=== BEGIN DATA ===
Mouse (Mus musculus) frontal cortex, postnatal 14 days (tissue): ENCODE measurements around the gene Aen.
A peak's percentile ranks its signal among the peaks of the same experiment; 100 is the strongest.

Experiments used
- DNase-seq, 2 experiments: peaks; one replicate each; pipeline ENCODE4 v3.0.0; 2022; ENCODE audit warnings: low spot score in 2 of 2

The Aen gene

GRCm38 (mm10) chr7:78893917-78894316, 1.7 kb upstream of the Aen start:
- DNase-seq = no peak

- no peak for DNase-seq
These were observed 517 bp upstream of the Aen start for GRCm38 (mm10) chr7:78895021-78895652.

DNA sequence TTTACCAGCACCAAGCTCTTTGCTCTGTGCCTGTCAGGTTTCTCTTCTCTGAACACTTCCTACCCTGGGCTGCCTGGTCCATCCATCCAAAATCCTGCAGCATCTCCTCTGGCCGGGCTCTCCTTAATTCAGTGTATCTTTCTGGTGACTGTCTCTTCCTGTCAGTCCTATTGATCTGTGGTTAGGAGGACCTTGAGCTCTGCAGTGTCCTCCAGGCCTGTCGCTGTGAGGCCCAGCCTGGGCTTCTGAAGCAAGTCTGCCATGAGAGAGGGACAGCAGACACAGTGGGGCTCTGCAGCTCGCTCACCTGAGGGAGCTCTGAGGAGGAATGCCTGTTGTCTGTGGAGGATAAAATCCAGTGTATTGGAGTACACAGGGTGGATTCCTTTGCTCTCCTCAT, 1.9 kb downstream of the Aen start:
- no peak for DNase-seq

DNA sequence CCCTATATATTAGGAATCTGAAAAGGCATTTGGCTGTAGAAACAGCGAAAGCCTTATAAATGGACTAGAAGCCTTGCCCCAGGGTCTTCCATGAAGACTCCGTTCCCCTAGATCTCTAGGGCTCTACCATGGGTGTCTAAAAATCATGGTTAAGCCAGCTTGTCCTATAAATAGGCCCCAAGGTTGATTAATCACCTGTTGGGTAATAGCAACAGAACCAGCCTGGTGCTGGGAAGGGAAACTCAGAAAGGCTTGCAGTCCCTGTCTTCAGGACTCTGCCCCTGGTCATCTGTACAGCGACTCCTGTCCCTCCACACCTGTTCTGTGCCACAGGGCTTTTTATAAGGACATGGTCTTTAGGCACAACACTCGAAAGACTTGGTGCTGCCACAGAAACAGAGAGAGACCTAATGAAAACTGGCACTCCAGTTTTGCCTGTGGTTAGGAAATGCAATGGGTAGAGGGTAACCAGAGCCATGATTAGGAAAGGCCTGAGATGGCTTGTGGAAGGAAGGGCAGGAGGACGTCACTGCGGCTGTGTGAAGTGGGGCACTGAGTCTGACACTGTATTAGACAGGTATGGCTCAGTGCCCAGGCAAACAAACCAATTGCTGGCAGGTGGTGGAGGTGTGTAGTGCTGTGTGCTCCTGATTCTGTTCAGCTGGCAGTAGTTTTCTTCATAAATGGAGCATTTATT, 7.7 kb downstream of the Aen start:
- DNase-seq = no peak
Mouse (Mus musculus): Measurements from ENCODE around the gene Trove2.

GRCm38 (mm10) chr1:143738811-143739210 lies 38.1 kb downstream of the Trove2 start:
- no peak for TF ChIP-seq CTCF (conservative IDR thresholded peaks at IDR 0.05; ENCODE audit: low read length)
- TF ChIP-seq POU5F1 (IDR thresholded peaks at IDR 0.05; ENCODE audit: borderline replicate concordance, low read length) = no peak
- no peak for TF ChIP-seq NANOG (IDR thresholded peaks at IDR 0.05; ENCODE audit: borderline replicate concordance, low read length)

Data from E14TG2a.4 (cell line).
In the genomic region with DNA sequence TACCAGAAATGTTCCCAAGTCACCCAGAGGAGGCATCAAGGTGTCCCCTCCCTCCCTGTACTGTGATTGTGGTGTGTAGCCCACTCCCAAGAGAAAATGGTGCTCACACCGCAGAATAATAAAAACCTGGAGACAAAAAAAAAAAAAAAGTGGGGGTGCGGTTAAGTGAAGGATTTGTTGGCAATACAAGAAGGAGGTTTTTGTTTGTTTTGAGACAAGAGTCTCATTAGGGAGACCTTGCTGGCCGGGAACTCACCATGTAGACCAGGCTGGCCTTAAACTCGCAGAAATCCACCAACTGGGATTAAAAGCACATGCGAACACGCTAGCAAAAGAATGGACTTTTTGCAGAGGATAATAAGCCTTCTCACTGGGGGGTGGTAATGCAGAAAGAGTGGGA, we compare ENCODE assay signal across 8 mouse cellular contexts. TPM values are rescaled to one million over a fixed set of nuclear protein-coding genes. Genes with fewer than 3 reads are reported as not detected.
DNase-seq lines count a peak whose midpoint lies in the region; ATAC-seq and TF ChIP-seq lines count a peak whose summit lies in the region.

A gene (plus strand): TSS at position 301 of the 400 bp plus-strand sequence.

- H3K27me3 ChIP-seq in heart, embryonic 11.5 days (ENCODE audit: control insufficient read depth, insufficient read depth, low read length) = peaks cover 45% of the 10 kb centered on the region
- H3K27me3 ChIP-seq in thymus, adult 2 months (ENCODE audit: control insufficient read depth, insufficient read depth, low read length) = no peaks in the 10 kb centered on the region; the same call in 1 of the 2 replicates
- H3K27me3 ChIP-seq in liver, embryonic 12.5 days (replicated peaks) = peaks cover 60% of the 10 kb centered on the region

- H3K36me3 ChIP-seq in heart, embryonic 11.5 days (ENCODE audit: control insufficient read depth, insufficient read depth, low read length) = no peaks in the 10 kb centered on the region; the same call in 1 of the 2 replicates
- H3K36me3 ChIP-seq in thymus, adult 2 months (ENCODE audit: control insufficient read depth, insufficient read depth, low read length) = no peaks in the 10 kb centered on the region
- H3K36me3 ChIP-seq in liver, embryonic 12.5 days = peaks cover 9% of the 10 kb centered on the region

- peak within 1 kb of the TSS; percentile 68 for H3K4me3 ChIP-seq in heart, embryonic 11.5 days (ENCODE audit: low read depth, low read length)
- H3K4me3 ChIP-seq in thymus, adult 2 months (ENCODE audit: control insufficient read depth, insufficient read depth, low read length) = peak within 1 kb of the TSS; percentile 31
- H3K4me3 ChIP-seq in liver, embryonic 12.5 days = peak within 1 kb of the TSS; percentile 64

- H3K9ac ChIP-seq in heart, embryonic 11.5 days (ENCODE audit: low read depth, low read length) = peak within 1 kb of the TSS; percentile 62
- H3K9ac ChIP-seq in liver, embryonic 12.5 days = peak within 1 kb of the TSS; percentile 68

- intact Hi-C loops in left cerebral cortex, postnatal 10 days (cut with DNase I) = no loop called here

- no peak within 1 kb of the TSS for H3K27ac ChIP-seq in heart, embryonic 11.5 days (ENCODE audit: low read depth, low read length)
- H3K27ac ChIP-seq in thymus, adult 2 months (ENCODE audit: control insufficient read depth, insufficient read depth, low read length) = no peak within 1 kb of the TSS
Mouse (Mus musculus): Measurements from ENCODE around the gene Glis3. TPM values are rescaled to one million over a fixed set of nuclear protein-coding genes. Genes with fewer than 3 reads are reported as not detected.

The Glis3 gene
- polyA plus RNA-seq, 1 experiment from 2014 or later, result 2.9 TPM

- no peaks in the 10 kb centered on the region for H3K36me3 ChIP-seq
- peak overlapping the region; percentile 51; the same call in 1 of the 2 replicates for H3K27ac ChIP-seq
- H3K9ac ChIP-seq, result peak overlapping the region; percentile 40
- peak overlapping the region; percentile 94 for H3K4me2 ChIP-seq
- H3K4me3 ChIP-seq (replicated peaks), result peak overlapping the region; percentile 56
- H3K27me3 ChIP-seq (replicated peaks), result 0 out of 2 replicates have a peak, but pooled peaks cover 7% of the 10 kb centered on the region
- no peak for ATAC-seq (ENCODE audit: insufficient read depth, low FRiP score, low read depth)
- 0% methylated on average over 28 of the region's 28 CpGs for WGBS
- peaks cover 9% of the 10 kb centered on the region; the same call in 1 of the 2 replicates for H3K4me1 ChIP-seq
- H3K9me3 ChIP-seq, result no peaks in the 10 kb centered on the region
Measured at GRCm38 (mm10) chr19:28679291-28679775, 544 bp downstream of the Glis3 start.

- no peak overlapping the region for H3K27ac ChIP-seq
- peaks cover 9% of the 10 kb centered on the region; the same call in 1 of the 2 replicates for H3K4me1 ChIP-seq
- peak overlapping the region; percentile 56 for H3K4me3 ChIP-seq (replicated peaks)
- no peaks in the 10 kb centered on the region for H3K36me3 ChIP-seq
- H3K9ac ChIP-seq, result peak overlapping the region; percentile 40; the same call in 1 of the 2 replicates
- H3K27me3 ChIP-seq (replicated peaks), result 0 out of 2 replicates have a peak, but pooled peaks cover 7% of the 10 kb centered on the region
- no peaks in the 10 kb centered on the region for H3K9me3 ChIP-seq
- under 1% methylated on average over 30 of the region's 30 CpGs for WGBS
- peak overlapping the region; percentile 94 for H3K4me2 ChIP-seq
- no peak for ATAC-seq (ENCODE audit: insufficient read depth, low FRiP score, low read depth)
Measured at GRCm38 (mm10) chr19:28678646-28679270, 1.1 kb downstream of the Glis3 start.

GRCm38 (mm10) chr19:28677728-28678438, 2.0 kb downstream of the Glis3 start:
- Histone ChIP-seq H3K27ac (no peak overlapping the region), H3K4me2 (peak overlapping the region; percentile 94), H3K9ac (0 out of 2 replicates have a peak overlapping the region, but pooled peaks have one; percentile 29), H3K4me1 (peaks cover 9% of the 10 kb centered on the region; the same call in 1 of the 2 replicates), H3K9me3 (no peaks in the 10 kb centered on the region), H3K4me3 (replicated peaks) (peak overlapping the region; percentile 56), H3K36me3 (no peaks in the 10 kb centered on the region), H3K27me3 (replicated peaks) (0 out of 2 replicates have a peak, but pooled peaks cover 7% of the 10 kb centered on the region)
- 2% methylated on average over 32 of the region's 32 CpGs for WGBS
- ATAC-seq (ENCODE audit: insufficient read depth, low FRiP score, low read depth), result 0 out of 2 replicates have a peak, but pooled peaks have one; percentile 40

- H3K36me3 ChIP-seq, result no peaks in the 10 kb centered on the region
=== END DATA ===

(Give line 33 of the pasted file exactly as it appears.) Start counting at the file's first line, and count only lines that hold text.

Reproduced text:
- H3K9ac ChIP-seq in liver, embryonic 12.5 days = peak within 1 kb of the TSS; percentile 68